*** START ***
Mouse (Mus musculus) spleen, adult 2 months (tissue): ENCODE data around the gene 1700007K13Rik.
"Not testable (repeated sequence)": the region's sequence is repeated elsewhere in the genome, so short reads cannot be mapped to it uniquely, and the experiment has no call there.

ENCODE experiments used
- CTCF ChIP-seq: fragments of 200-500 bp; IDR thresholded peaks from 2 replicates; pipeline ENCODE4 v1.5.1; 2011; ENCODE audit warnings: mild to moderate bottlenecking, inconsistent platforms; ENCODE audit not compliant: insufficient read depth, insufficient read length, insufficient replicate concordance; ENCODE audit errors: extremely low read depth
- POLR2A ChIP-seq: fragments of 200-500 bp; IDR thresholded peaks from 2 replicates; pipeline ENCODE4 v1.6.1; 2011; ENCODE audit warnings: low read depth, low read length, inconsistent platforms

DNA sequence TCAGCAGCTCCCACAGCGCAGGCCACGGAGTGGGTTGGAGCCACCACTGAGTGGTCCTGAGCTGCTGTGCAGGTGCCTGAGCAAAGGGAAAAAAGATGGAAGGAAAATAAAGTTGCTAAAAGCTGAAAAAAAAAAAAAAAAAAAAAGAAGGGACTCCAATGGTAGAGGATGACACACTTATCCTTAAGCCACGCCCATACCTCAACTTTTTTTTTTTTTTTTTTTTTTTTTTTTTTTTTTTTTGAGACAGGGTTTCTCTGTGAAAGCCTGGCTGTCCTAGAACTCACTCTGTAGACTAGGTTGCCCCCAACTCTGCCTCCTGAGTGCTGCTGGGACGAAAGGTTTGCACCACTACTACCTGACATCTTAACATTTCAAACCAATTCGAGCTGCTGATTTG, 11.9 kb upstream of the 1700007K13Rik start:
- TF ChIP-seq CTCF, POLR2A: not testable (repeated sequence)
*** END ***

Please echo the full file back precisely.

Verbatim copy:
Mouse (Mus musculus) spleen, adult 2 months (tissue): ENCODE data around the gene 1700007K13Rik.
"Not testable (repeated sequence)": the region's sequence is repeated elsewhere in the genome, so short reads cannot be mapped to it uniquely, and the experiment has no call there.

ENCODE experiments used
- CTCF ChIP-seq: fragments of 200-500 bp; IDR thresholded peaks from 2 replicates; pipeline ENCODE4 v1.5.1; 2011; ENCODE audit warnings: mild to moderate bottlenecking, inconsistent platforms; ENCODE audit not compliant: insufficient read depth, insufficient read length, insufficient replicate concordance; ENCODE audit errors: extremely low read depth
- POLR2A ChIP-seq: fragments of 200-500 bp; IDR thresholded peaks from 2 replicates; pipeline ENCODE4 v1.6.1; 2011; ENCODE audit warnings: low read depth, low read length, inconsistent platforms

DNA sequence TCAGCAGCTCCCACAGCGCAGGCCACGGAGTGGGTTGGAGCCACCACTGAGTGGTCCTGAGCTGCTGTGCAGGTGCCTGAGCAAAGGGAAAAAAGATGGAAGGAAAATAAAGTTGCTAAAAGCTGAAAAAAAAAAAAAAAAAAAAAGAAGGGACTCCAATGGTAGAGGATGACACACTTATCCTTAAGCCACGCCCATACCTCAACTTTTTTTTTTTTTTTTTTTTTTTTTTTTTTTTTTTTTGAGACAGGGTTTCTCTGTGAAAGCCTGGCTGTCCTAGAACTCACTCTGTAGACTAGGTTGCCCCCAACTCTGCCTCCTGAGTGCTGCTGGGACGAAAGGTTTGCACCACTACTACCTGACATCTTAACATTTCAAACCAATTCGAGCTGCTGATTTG, 11.9 kb upstream of the 1700007K13Rik start:
- TF ChIP-seq CTCF, POLR2A: not testable (repeated sequence)